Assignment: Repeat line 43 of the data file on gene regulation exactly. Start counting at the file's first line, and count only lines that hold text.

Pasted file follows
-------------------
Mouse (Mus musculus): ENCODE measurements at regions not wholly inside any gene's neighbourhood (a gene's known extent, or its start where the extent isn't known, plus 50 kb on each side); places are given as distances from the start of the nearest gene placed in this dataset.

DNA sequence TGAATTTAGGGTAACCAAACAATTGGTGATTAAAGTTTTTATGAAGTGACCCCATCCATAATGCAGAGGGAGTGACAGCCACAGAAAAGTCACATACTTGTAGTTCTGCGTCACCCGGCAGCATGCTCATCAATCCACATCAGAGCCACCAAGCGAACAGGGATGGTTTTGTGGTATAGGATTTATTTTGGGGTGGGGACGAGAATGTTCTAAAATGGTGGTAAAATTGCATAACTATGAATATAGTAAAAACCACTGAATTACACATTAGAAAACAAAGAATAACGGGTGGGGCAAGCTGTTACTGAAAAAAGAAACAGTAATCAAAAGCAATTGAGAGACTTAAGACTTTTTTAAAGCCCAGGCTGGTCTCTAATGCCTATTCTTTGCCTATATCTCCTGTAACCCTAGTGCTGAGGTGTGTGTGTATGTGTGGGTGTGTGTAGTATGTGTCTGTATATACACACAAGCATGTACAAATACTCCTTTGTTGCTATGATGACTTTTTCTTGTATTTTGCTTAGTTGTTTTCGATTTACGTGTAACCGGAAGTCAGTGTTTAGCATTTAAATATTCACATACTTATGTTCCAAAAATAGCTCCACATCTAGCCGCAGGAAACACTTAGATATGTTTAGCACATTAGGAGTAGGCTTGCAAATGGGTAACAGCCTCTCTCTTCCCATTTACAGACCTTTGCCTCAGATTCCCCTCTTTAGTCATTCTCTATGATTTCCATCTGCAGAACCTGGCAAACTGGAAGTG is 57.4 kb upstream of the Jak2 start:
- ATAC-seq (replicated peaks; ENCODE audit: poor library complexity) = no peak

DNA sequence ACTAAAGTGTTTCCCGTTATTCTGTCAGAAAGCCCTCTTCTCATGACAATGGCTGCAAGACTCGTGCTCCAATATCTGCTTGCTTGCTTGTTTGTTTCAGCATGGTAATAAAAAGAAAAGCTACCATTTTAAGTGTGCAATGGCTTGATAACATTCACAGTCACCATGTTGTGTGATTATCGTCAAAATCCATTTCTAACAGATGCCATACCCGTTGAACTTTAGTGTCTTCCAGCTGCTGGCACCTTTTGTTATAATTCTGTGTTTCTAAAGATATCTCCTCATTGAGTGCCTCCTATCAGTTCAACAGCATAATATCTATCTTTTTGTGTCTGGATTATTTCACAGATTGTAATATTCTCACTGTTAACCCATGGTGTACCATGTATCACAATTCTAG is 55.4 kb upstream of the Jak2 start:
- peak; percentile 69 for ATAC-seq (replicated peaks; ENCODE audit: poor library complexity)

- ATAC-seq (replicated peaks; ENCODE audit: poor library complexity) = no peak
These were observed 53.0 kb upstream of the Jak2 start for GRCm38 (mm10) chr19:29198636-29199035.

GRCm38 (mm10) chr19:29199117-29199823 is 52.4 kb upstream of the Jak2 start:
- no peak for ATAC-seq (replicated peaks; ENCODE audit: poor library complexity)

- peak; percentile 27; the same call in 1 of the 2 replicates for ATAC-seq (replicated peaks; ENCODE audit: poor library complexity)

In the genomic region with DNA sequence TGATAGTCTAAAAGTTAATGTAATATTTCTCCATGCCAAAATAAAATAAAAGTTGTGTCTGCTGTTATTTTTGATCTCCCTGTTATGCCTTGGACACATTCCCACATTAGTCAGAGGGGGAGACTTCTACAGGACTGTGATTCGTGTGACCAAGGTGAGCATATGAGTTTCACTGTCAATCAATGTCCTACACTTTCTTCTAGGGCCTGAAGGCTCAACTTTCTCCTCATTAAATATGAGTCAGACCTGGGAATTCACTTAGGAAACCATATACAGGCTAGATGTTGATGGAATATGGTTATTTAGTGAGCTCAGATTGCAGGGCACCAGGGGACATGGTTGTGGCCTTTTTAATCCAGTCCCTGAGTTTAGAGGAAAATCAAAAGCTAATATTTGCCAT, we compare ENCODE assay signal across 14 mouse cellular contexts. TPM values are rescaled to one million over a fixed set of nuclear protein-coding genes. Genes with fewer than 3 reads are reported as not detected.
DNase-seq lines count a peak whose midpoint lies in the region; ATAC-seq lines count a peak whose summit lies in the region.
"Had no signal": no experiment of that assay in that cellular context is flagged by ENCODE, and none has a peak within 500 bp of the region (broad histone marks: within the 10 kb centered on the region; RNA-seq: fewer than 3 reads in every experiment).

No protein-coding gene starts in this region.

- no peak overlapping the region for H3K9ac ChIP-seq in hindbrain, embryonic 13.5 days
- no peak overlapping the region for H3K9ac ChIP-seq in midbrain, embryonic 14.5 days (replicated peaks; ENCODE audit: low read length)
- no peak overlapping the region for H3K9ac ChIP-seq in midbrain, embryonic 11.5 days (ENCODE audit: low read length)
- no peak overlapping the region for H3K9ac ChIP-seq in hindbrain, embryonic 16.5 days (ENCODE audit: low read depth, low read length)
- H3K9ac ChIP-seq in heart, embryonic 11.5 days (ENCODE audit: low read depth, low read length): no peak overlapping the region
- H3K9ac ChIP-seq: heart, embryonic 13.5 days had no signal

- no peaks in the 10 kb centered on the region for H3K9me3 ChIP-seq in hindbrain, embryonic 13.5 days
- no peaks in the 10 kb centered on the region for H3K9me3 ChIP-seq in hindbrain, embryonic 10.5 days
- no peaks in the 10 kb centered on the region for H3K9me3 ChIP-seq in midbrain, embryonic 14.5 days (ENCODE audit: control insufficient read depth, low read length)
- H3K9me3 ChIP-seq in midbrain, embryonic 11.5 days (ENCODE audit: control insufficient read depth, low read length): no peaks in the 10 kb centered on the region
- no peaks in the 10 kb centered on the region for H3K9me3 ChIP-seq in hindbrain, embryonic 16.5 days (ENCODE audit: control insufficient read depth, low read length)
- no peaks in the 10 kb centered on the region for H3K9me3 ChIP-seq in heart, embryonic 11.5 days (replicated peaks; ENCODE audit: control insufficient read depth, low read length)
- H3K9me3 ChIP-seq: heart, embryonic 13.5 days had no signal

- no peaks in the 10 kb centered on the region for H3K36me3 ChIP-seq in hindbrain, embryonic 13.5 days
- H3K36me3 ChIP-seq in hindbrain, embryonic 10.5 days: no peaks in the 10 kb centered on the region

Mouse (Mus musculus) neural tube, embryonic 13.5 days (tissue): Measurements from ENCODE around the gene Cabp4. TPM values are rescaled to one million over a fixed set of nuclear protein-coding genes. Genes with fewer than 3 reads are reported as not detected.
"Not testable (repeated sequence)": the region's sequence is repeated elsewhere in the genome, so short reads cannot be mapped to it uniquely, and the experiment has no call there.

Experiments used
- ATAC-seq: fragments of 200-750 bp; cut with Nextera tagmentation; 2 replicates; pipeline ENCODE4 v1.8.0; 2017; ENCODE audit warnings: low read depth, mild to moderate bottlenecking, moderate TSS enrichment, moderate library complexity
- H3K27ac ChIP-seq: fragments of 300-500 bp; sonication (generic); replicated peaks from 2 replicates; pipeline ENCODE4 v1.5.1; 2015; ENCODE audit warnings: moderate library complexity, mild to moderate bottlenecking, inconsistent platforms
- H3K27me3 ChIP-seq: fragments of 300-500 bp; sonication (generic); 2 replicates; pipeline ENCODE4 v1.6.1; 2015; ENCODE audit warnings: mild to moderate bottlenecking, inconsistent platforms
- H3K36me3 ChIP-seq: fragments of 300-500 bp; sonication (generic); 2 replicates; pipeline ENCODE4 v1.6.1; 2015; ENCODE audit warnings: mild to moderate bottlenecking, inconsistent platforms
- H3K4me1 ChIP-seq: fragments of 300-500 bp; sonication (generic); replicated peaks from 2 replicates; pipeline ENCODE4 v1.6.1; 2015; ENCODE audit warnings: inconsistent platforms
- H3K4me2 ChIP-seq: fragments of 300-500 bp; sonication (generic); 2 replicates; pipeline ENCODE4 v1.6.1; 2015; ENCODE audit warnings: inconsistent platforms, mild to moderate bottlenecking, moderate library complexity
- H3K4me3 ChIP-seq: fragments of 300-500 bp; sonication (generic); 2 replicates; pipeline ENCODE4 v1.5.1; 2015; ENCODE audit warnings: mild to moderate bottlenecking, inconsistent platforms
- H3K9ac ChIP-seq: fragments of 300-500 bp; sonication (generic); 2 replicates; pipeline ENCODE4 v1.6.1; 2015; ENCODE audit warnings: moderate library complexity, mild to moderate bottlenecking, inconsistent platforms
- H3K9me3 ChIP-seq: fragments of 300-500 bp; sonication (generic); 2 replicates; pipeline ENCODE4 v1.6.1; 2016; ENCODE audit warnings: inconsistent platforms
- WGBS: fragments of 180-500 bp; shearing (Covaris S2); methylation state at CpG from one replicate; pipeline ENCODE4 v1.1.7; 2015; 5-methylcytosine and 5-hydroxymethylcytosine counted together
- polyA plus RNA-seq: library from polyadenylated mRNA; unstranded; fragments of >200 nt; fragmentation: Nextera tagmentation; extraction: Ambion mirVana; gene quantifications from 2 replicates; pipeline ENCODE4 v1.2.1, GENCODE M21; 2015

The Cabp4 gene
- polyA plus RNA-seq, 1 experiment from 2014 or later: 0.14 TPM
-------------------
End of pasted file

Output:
- polyA plus RNA-seq: library from polyadenylated mRNA; unstranded; fragments of >200 nt; fragmentation: Nextera tagmentation; extraction: Ambion mirVana; gene quantifications from 2 replicates; pipeline ENCODE4 v1.2.1, GENCODE M21; 2015